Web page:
The desert is undoubtedly one of those places that brings solitude and calm to those seeking it, and when you first catch a glimpse of the magical St. George’s Monastery in the Judean desert, you can’t imagine a better place for being at peace with yourself.
This amazing cliff-hanging monastery, one of the world’s oldest and definitely one of the most inspiring churches in the Holy Land, is a must-see for the desert / archeological fans of you out there!
St. George’s Monastery was originally started in the fourth century by a few monks who were looking to immerse themselves in the lifestyles and desert stories of John the Baptist and Jesus. The monks, and perhaps most notably the hermit John of Thebes, eventually settled on the spot around a cave where it is believed the prophet Elijah was fed by ravens.
The monastery was destroyed by the Persians and then rebuilt by the Crusaders before falling derelict. It wasn’t until 1878 when a Greek monk, Kalinikos, came to live here that the monastery started to look like its former glorious and cliff-hugging self. Kalinikos finished his renovations in 1901.
Today there are still a few Greek Orthodox monks who inhabit the monastery, and who are typically welcoming of visitors (but do take into consideration this is a church and a place of worship – so no short shorts!). Hence the Greek flag you’ll probably see flying in the monastery grounds.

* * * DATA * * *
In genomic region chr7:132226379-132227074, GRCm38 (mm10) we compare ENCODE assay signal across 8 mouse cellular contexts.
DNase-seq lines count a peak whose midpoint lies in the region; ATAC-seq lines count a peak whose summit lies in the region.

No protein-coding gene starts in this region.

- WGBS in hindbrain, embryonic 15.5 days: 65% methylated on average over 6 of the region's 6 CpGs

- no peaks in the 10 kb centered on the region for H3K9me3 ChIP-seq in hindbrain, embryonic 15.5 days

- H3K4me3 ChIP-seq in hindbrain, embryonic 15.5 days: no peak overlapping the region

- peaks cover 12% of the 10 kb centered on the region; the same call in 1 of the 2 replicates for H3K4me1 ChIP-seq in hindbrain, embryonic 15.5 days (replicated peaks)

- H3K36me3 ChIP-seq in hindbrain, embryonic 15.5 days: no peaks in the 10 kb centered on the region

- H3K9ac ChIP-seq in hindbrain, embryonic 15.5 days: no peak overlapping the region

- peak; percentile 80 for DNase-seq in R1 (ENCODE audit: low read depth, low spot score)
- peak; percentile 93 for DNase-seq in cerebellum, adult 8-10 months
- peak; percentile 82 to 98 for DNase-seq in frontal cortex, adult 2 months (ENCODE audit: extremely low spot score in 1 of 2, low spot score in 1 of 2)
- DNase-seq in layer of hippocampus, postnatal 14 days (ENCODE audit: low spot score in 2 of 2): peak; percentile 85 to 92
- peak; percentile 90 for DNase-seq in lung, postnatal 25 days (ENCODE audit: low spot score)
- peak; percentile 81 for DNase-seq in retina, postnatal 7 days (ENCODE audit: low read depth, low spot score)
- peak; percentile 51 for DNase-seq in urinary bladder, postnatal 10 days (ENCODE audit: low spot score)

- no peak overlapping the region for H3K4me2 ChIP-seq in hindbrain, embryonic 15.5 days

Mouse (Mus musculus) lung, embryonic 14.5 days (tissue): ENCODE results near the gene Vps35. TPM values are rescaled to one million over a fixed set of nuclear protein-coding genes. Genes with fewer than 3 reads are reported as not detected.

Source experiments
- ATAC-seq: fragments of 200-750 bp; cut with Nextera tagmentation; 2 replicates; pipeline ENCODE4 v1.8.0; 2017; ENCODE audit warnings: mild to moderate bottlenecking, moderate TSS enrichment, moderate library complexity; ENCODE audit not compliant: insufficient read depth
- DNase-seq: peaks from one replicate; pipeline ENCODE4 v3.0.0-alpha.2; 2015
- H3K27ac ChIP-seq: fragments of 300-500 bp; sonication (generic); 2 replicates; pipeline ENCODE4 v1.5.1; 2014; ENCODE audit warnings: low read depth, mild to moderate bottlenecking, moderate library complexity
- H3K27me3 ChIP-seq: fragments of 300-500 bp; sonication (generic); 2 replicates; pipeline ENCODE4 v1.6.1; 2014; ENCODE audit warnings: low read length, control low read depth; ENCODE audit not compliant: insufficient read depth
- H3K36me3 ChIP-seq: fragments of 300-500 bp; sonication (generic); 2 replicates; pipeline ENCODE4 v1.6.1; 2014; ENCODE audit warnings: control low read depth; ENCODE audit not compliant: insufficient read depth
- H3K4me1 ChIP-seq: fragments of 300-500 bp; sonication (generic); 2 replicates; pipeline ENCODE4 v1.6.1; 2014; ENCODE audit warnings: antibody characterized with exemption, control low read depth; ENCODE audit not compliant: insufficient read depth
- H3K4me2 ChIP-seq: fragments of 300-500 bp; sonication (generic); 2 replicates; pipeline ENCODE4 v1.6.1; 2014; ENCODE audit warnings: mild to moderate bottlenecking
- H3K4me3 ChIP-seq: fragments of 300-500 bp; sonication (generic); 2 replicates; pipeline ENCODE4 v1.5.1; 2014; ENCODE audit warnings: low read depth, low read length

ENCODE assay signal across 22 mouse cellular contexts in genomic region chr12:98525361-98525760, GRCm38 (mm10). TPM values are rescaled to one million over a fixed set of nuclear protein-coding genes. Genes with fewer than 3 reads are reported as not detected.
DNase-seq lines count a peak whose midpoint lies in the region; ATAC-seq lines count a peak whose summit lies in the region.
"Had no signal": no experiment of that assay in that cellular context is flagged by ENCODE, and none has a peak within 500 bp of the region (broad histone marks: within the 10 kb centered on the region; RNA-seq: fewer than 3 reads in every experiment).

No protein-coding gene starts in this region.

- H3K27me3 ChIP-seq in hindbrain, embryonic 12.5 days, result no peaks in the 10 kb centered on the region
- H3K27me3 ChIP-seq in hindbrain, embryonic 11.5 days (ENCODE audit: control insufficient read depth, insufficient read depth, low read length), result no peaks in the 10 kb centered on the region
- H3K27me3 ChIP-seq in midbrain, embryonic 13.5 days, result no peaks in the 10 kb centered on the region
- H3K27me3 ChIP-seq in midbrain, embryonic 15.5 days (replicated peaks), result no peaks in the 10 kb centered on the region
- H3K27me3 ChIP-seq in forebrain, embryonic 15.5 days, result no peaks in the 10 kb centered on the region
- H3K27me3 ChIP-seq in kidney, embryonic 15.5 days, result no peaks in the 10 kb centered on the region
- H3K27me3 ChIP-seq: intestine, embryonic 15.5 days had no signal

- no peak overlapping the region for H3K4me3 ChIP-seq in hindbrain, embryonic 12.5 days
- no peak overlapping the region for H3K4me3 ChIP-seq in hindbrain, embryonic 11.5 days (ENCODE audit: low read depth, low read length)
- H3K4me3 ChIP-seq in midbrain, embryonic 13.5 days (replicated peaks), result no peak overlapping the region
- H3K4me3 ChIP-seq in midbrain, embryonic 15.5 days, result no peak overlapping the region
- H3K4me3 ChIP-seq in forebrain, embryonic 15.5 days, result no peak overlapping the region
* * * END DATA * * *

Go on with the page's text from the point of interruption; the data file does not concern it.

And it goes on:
A couple of highlights to watch out for, apart from the amazing Biblical-like scenery surrounding the monastery and the Wadi Kelt valley: the upper part of the monastery hosts the cave that Elijah the Prophet sought shelter in, while in the lower part of the monastery, a tomb of a Romanian monk that lived there in the 1960s still holds his well-preserved body.
St. George’s Monastery is named after the most famous monk who lived there – Gorgias of Coziba.
St George’s Monastery can be reached via the main Jerusalem – Dead Sea highway (Road 1). Take a left at Mitzpeh Jericho (or a right if you’re coming from Jericho) and follow the brown signs for Wadi Kelt. You can hike the Wadi all the way to the monastery but it will take a few hours, so take plenty of water – you’re in the desert after all!
Otherwise you can reach the entrance gate, but you’ll still have to walk for around 15 minutes down a windy path. Not so easy for seniors or people with disabilities, but there are usually plenty of locals offering their donkeys for the ride (at a cost of course).
The monastery is free to enter but does close in the evening/overnight.
Yes, St. George’s Monastery is located in the Israeli-controlled part of the West Bank. However, we would recommend you don’t travel solo, just to be on the safer side of safe.
Here’s some beautiful aerial video footage to give you a taste of the area around St. George’s Monastery…
And check out the clip below for a taste of the walk to St George’s Monastery…